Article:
Central Europe poised to be automaking giant

  • 2002-11-07
  • Jean-Luc Testault

Not so long ago, central Europe's highways and driveways were home to aging jalopies. In the next decade, however, the region is likely to emerge as a major new-model production center where output could approach that of France.

It is a prospect that unnerves government and union leaders in Western Europe ahead of the European Union's enlargement toward the east. Unions in France and Spain have already made clear their objections.

Spanish authorities expressed concern at the recent decision by Seat, controlled by the Volkswagen group, to transfer part of its production of the Ibiza model to the Slovak capital Bratislava.

But industry analysts say current members of the EU need not worry too much about a massive relocation of their auto plants, primarily because the cost of shutting down a factory and compensating laid-off workers is prohibitive.

"Despite their investments in Spain and Portugal in the 1980s, German automakers have continued to step up local production," said Karl-Heinz Bienewitz of the German Automobile Industry Federation.

Nonetheless, Western Europe cannot afford to be complacent and can no longer count on a steady and heavy automobile-sector investment flow.

"All the new plants opened by auto manufacturers or components makers are now establishing themselves in Eastern Europe," noted Gaetan Toulemonde, an analyst with Deutsche Bank.

Peugeot Citroen of France, for example, has just announced plans to build a new plant somewhere in Central Europe that will have an annual production capacity of at least 300,000 vehicles.

The regions under consideration by Peugeot are located in the Czech Republic, Slovakia, Poland and Hungary, where some 1.1 million vehicles were turned out last year.

Projections by the French Economy Ministry put production in Central Europe - including Slovenia and Romania - at around 2.8 million units by 2010, compared with 2.21 million in Spain and 3.18 million in France last year.

Cheaper labor costs constitute Central Europe's attraction to auto manufacturers. Salaries in the region equal, at most, 25 percent of those in France and 15 percent of German wages.

"Weak labor costs in these countries are clearly a determining factor," said Peugeot Citroen chairman Jean-Martin Folz.

But the region also offers an experienced workforce that produced trucks, buses and armored vehicles during the Soviet era.

European automakers since the fall of Communism 13 years ago have invested 15 billion euros in former Soviet bloc countries and have benefited from generous tax exemptions and state subsidies.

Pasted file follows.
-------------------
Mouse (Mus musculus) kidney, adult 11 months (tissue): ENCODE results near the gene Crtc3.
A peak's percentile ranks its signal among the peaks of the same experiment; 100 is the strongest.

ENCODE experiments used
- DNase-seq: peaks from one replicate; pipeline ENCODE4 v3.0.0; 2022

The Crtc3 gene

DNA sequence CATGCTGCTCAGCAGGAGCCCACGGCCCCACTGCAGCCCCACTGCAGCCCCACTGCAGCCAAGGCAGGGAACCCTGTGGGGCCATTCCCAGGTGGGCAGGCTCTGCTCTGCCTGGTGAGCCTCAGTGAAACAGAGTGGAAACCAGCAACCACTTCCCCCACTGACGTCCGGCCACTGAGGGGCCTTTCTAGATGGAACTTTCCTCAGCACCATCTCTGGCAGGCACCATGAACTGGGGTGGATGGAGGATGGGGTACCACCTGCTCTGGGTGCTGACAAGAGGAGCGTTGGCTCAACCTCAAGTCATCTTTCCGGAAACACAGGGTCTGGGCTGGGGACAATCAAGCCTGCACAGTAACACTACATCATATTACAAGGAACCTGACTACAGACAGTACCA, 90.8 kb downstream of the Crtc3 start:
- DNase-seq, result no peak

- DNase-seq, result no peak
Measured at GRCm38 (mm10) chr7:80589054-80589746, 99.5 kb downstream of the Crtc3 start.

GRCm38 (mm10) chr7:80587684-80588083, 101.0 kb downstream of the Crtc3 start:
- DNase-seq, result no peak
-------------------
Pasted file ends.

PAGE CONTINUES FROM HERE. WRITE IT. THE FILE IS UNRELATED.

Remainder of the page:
In addition to assembly plants, the region has units to manufacture engines and spare parts of all kinds. Auto component producers are expected to follow their clients into Central Europe, hoping as well to take advantage of cheaper labor than in their home markets.

Eastern and Central Europe also offer a market that is far from saturated with cars. Automobile ownership among the 105 million inhabitants of the 10 formerly Communist countries that are candidates to join the EU is proportionally half that of the EU at present.

Of the cars now in circulation, millions are still late-model rattletraps that sometimes end their days abandoned by the side of the road. Candidate countries closest to EU accession are currently trying to recycle such vehicles before 2004 but infrastructure is lacking and costs are high.

Bulgaria, although unlikely to be able to join the EU before 2007, today resembles a giant auto cemetery, where an estimated 600,000 vehicles are rusting in streets and yards, according to the Environment Ministry. More than 400,000 of them are no longer of any use - not even for spare parts.

Such eyesores were to have been removed and recycled according to a 1997 decree. But to date only 500 vehicles - mostly in the capital Sofia - have been affected by the directive.

In Slovakia, used cars arriving from western Europe are often declared as sources of spare parts, for customs purposes, but are then placed in circulation with license plates from even older - but still registered - vehicles.

Car owners in candidate countries such as Hungary and Slovenia have been trying to recycle their old cars but cost has proved to be a major constraint.

As a result streets, fields and forests in Hungary are sometimes littered with abandoned vehicles. Each year some 130,000 cars are declared unfit for the road.